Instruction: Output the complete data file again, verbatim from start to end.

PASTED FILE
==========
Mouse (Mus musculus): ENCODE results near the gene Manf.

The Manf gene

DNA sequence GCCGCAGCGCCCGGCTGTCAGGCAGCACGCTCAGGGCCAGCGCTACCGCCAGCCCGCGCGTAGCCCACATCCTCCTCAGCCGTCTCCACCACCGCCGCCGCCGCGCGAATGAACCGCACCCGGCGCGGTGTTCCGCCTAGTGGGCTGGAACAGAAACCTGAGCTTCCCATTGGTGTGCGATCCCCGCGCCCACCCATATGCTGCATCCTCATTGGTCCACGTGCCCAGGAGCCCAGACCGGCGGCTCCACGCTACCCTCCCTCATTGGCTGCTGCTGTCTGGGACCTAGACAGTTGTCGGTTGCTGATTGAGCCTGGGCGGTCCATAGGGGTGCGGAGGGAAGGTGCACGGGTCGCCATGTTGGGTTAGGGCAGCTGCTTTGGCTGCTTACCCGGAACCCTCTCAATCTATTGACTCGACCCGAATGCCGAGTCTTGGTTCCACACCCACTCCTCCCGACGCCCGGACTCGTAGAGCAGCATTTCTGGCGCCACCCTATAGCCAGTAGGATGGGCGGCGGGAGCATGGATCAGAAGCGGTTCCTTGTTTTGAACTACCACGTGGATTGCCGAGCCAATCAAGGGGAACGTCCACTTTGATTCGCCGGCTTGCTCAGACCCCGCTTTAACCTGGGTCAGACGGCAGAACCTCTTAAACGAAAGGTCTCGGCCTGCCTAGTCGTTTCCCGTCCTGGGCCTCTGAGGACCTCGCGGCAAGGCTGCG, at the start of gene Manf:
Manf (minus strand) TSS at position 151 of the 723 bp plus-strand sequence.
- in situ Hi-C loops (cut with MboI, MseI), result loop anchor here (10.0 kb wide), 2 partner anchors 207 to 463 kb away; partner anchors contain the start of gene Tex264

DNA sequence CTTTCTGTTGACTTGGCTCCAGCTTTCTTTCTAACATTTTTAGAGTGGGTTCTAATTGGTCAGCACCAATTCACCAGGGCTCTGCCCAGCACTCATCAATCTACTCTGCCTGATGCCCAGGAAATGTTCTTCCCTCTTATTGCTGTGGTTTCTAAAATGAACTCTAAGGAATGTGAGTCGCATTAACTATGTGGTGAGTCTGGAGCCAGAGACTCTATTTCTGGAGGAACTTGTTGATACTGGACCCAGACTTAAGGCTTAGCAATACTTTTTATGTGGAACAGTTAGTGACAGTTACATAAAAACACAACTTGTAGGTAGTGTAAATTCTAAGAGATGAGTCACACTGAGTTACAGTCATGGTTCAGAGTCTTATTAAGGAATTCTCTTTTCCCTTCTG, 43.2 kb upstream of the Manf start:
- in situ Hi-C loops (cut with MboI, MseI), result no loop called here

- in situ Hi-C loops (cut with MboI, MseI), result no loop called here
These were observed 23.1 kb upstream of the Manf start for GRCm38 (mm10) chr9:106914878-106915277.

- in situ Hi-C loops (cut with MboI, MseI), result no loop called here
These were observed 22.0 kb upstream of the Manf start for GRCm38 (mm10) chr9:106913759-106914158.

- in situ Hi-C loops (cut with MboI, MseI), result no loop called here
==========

Mouse (Mus musculus): ENCODE results near the gene Manf.

The Manf gene

DNA sequence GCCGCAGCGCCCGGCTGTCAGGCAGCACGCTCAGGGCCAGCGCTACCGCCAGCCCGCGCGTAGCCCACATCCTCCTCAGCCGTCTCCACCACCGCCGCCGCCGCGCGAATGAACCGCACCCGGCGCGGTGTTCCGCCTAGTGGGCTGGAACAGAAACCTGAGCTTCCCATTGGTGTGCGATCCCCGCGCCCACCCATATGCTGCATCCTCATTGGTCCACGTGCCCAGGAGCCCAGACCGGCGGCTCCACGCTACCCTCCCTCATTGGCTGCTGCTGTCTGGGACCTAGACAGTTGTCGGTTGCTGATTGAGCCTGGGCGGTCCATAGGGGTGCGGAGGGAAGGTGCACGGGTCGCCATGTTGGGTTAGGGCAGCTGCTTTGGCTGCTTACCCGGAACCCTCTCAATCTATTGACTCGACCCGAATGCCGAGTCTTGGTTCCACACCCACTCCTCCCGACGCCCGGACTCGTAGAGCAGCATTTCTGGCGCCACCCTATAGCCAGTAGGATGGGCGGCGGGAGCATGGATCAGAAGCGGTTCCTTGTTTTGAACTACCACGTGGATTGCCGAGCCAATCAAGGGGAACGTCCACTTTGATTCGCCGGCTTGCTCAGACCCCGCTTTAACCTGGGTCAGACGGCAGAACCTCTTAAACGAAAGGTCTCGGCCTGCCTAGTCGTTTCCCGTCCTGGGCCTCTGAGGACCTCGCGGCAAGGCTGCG, at the start of gene Manf:
Manf (minus strand) TSS at position 151 of the 723 bp plus-strand sequence.
- in situ Hi-C loops (cut with MboI, MseI), result loop anchor here (10.0 kb wide), 2 partner anchors 207 to 463 kb away; partner anchors contain the start of gene Tex264

DNA sequence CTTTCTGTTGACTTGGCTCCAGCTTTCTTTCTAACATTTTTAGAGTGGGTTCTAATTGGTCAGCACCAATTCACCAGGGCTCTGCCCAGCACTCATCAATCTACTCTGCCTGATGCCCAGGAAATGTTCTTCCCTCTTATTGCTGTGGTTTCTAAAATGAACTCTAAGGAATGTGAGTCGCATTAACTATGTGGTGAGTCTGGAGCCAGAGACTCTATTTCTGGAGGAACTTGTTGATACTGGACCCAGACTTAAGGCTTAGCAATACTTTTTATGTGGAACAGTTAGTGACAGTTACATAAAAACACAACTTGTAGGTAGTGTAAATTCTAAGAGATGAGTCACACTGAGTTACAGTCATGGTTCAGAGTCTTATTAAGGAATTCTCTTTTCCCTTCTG, 43.2 kb upstream of the Manf start:
- in situ Hi-C loops (cut with MboI, MseI), result no loop called here

- in situ Hi-C loops (cut with MboI, MseI), result no loop called here
These were observed 23.1 kb upstream of the Manf start for GRCm38 (mm10) chr9:106914878-106915277.

- in situ Hi-C loops (cut with MboI, MseI), result no loop called here
These were observed 22.0 kb upstream of the Manf start for GRCm38 (mm10) chr9:106913759-106914158.

- in situ Hi-C loops (cut with MboI, MseI), result no loop called here